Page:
Supercyclers founder, Sarah K, is a force to be reckoned with. A design career spanning decades and disciplines, and an unwavering commitment to designing to make the world a better place, she’s an inspiration, a true pioneer in the waste-to-resource space and key collaborator of our Pressing Matters Floor Lounger.
We wanted to explore and share Sarah K’s design journey with you, including the launch of her latest project – the little black smart dress (aka the LBSD) that got the tick of approval from Vogue. So we interviewed Sarah to learn more.
Sarah K in her studio
"Every aspect of our world, every occupation, has an impact on the environment in some way. Change can happen in a sustainable direction from wherever you already are. You don’t need to become an expert in some other area. This by itself, is a powerful starting point for recognising how to take positive action, and not to be overwhelmed by it."
Tell us a bit about yourself. Where are you from and what do you do?
I’m a designer, design thinker and activist. And maybe even a design ‘actionist’ since what I tend to do is take action on environmental issues in the form of design resolution and demonstrating how we might live in our material world, sustainably. My focus is on formally well-resolved, sustainable design.
I grew up in Perth with a high design benchmark; in and around the modernist architecture and interiors my great uncle, architect Harold Krantz, had designed and built. Phyl, my grandmother, worked for his firm, Krantz and Sheldon (Iwan Iwanoff was also a principal) and the mid-century tone of our house (with my mother’s minimal interiors style), Phyl’s apartment, and their offices, were my world.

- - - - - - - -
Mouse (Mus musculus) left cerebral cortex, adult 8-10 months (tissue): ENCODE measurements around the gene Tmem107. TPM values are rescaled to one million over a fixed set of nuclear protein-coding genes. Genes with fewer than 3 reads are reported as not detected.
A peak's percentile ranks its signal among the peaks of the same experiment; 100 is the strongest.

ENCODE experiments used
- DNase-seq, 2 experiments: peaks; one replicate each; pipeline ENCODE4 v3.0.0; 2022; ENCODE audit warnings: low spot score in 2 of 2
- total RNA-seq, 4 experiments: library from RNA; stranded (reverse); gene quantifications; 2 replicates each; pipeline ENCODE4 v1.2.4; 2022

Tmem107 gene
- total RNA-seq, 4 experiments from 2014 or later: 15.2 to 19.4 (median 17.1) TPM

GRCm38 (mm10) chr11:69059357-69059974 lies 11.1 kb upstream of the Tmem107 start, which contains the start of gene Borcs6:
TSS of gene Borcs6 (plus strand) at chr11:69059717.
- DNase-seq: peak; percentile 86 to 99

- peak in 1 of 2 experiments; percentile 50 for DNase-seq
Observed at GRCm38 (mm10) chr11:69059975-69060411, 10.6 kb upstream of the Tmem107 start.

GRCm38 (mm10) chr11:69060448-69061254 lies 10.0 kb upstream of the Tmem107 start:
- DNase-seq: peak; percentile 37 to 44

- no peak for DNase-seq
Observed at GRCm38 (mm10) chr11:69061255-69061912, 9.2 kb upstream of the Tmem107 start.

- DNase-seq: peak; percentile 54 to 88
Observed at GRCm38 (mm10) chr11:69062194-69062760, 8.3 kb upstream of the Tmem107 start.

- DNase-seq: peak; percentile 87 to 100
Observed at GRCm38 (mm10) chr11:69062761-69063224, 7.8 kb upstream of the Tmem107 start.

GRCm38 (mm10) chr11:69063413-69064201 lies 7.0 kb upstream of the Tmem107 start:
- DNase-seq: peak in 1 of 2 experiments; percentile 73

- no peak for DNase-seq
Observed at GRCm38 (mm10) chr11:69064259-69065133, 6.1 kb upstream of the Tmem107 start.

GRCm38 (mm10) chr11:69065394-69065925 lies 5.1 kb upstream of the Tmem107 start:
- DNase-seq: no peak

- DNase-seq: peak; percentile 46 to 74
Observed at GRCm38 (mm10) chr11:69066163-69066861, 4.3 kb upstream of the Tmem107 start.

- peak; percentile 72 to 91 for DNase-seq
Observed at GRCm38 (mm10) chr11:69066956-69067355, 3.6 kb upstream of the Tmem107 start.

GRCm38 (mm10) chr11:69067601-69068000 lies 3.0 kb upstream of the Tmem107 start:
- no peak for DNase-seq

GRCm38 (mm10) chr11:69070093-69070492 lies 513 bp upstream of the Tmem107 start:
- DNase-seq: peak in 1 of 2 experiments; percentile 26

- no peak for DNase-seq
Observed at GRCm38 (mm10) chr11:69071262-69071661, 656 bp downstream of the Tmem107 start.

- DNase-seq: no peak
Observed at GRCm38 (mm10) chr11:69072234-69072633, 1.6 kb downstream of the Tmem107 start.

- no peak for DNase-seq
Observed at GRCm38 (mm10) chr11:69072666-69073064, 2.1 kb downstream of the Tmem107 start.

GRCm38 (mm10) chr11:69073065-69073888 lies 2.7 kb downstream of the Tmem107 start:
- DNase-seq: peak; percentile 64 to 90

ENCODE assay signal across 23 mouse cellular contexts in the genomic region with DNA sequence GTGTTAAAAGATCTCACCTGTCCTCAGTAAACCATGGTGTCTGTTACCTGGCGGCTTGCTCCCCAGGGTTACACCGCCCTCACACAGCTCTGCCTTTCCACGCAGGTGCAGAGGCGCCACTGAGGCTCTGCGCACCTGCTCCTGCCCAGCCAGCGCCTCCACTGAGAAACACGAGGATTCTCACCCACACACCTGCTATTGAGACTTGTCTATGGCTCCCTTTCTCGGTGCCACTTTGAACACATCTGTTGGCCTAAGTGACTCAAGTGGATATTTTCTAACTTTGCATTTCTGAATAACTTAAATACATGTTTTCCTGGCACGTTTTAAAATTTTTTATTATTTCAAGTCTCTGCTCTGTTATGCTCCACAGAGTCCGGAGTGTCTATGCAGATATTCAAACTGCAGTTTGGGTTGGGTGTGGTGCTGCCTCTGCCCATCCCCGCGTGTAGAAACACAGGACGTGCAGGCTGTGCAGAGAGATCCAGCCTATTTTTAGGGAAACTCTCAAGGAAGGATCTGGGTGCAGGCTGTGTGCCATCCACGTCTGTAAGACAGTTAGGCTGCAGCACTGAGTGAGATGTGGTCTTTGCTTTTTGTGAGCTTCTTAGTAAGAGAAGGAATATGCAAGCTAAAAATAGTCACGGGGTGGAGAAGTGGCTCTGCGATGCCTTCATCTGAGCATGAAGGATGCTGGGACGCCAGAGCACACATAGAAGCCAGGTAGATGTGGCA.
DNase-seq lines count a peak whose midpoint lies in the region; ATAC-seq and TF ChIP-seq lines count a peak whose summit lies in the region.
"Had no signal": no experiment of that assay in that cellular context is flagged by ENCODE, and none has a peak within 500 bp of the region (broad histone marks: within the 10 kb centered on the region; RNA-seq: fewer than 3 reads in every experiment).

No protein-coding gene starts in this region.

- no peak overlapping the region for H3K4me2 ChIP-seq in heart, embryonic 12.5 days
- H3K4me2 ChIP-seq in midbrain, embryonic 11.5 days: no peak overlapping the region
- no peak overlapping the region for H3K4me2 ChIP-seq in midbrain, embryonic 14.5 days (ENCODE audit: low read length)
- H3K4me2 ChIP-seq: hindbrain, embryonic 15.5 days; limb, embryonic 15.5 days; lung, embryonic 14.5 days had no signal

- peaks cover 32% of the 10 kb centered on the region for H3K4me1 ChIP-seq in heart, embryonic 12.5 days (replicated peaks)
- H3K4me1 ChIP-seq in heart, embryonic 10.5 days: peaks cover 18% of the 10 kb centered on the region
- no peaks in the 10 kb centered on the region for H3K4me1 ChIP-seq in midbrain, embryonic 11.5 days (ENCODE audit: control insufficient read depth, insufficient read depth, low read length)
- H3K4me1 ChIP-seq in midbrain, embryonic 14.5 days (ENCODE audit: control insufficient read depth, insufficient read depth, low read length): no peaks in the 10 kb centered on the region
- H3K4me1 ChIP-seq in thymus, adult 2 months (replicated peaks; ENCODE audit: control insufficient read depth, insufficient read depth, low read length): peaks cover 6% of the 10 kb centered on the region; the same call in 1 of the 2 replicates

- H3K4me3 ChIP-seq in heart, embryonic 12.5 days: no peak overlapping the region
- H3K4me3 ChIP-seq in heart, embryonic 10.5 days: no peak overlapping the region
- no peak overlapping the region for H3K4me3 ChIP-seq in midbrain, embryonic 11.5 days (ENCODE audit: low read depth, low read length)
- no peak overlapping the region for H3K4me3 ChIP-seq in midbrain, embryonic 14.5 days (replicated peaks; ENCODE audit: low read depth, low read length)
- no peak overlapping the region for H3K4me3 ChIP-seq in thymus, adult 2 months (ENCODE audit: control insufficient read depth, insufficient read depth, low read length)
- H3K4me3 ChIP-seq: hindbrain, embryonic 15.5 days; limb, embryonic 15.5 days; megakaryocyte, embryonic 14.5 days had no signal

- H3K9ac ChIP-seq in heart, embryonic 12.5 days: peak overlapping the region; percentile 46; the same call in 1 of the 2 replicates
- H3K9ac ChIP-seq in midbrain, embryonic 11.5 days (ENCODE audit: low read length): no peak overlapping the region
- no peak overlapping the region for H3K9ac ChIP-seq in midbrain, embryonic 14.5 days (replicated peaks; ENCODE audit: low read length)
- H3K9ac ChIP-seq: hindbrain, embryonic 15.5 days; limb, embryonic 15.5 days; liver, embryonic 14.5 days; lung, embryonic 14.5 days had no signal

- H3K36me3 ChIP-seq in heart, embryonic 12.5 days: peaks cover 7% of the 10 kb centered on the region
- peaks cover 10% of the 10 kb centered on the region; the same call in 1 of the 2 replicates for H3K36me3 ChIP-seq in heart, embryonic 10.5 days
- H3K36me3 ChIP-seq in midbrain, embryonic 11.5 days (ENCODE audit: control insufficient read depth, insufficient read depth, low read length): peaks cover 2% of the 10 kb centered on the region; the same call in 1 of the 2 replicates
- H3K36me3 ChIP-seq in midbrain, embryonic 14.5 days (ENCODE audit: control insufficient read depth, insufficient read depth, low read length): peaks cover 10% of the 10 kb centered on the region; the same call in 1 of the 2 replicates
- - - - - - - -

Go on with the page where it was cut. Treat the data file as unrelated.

When I was 19, I moved to Melbourne where I trained as an architect and a filmmaker and started practicing design, making films and organising exhibitions, while still a student.
David Clark, editor of Vogue Living, once described me as a “design entrepreneur”.
I love the social aspect of designing – the opportunity for comeraderie that comes with working collaboratively with others on projects.
I see design as a broad discipline and in my 30-year career I’ve designed and produced almost everything: architecture, landscapes, interiors, furniture, products, exhibitions, films, events, retail ventures, initiatives and spaces, magazines, new materials and most recently, jewellery and fashion. You name it, I’ll design it. Designing is problem solving, so I’ll also give it a good go to solve any problem thrown my way.
What is supercyclers?
Supercyclers is the initiative I founded in 2010 to focus on sustainability in design.
When I returned to Sydney in 2009, I met Liane Rossler, my soul sister, like me, from a Jewish family of modern architects, same era (and same age), she was also passionate about our stupidly negative treatment of the environment. Our first bonding conversation was centred around why sustainability in design was not the modernist concern we thought it should be and this became the backbone of supercyclers.
I went on to curate a number of exhibitions internationally for supercyclers, which brought together interesting design ideas and form, anything that wasn’t the more rustic or shabby aesthetic that sustainability had somehow come to be represented by.
In 2012 I curated ‘SOS: supercycle Our Souls; Contemporary Approaches to Sustainability’, which was held in a gallery space at Ventura Lambrate during Milan Design Week.